My Aragon Stories
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Land of Light and Shadows: 9. First Blood
Eomer awoke feeling as though he’d fallen asleep next to one of the natural geysers on Rohan’s southwestern border. He had enough sweat in his light hair to fill a small wash basin, and his thin tunic and trousers were saturated with perspiration. With a feeling of disgust, Eomer raised himself into a sitting position and looked around the tent, trying to guess the time of day judging from the sunlight that filtered in through the thick fabric.
"We have two hours until sunset if that is what you wonder," a voice said, intruding upon his thoughts.
Eomer nodded, not bothering to question how it was that Aragorn seemed to know every thought that went through his head ere even he was aware of it. It was something he’d grown used to, and it now seemed natural that Aragorn should have a talent for reading minds. The king of Rohan stretched, grimacing at the trickles of moisture that meandered down his back. While he was not a finicky man and had endured many harsh campaigns where hygiene was not close to being of even secondary importance, Eomer did enjoy feeling that he was somewhat presentable and would not drive his enemies away by smell alone. What does one do for a bath in this wasted land?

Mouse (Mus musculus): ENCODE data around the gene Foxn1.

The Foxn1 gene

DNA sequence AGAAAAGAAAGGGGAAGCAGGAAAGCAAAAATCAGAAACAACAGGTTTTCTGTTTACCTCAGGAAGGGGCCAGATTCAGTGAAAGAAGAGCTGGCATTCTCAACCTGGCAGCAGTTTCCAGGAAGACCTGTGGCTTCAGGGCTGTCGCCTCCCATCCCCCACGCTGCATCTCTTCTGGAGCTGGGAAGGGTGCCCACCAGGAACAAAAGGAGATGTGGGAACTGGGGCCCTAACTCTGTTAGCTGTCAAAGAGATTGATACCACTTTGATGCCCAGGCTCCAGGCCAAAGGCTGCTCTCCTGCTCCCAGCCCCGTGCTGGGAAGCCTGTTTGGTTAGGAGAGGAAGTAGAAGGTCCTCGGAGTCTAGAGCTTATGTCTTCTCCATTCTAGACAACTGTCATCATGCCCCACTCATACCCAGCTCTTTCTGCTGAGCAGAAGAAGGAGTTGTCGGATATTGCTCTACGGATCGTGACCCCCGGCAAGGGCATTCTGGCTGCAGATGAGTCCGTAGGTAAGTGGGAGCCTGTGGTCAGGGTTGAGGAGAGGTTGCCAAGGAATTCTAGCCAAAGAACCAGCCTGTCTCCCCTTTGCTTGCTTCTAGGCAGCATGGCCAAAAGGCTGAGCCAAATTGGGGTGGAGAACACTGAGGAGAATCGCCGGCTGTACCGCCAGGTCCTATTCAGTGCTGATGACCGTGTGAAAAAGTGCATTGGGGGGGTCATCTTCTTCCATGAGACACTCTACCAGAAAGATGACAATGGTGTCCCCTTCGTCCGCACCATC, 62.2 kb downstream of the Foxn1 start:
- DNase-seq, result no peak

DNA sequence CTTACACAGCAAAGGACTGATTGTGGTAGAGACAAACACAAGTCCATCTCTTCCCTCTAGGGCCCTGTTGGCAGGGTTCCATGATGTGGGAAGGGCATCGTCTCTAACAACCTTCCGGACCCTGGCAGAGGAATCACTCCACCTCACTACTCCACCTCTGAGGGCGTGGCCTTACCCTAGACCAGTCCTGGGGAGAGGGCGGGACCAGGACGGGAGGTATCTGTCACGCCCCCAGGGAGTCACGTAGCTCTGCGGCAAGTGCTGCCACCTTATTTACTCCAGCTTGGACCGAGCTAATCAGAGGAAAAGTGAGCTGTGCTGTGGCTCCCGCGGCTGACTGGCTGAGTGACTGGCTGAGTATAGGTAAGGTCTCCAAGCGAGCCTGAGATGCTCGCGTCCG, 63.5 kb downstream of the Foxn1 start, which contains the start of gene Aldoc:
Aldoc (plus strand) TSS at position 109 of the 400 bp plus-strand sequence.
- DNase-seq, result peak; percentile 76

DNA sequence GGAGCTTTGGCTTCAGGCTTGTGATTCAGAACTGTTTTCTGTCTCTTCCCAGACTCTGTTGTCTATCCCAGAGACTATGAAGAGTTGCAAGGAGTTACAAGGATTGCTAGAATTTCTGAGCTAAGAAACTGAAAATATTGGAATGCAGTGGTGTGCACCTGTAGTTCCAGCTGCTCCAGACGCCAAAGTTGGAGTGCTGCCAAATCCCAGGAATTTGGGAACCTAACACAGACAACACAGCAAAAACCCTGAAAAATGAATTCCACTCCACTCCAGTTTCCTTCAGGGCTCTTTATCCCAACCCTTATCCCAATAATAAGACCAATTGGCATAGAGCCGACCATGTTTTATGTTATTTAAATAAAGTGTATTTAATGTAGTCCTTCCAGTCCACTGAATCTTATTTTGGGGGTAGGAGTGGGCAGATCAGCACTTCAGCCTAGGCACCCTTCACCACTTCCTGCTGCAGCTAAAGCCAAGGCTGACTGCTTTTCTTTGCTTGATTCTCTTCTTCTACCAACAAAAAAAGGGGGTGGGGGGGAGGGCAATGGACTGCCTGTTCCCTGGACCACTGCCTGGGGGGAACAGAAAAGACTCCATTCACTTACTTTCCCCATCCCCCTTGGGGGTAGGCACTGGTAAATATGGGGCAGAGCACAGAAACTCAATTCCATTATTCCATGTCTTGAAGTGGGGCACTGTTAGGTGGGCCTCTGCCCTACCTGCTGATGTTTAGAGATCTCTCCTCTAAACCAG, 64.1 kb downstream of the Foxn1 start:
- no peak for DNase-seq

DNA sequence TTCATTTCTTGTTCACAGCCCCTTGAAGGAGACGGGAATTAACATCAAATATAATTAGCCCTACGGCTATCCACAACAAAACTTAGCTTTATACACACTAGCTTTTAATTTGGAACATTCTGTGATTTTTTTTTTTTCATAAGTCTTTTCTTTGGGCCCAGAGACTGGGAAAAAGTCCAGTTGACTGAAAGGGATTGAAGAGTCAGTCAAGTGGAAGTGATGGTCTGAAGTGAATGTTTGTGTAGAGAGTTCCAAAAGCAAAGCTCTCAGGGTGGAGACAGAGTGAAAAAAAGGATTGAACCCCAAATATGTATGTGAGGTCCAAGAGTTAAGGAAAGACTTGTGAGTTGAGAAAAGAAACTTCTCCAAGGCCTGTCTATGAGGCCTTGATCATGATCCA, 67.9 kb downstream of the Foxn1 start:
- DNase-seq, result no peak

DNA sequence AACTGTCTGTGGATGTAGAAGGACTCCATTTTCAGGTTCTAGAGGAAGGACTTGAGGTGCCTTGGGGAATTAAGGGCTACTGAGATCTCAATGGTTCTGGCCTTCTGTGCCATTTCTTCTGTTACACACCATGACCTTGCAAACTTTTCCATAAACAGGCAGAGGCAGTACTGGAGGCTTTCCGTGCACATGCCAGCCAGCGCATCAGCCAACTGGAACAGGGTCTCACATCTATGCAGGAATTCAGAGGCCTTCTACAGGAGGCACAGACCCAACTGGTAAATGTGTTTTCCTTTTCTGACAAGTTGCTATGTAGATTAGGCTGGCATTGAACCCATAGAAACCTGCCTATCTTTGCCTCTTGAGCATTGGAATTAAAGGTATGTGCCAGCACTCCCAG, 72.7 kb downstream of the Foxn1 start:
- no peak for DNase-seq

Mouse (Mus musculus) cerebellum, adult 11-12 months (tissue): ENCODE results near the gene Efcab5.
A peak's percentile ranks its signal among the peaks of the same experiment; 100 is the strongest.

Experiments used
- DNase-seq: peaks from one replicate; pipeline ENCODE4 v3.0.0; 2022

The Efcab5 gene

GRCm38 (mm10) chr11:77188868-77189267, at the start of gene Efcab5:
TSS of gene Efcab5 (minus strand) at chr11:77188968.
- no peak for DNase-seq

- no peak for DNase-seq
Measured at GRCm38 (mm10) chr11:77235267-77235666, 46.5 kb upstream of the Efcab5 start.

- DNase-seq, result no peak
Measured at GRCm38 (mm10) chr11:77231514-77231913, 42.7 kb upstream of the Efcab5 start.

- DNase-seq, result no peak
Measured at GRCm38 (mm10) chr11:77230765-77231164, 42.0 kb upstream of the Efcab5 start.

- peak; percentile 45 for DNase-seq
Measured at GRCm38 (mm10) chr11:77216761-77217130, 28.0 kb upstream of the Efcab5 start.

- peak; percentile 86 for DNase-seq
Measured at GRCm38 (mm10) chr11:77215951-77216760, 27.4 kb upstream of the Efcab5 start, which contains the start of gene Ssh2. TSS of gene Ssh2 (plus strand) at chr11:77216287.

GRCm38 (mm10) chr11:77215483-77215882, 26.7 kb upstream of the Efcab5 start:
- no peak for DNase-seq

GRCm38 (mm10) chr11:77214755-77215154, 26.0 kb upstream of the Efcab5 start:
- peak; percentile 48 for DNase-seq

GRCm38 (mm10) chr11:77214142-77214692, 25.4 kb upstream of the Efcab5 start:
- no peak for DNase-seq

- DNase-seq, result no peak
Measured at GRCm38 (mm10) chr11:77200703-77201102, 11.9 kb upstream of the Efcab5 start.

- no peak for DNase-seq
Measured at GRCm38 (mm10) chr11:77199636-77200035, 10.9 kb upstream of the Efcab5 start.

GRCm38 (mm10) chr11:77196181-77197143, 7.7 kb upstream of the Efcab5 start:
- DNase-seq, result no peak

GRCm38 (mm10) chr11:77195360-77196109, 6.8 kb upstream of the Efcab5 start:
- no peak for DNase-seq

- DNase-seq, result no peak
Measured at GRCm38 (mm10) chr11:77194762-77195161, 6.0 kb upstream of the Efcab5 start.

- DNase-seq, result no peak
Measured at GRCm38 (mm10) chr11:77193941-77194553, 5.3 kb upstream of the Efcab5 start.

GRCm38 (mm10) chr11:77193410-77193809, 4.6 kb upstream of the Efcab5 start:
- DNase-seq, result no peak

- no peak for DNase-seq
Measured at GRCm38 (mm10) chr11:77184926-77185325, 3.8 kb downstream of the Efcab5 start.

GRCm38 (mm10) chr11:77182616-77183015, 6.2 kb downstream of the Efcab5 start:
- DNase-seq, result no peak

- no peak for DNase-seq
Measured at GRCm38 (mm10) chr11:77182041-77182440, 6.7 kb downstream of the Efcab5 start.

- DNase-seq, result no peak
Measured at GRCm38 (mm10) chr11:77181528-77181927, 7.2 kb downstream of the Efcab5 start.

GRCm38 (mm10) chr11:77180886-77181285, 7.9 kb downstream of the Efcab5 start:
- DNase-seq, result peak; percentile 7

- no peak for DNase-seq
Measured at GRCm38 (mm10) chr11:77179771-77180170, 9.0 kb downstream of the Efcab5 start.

"The desert cools rapidly once the sun hides her face," the king of Gondor continued. "You will feel more at ease then, but until that time, I fear you will have to endure this heat."
Eomer sighed and considered the merits of going back to sleep, but he was hot enough and uncomfortable enough that he wondered if such a thing could even be accomplished. He was a veteran warrior and had learned to take sleep when it could be found, but this extreme heat was something new. "Have you been up long?" he asked, turning his eyes to Aragorn.
"No, not long," came the rather vague reply. Eomer translated this answer to mean that Aragorn had been up for over an hour but that he’d slept for at least part of the day. This fit rather well with Eomer’s belief that Aragorn was a closet insomniac, a view also shared by Faramir, Legolas, and Imrahil. Arwen wouldn’t comment when asked and Gimli had declared it really didn’t matter how much sleep Aragorn had so long as he was able to function in the morning. Eomer supposed this was true, but he had a nagging fear that one of these days, all the countless nights of missed sleep would come crashing down on the king of Gondor with disastrous results.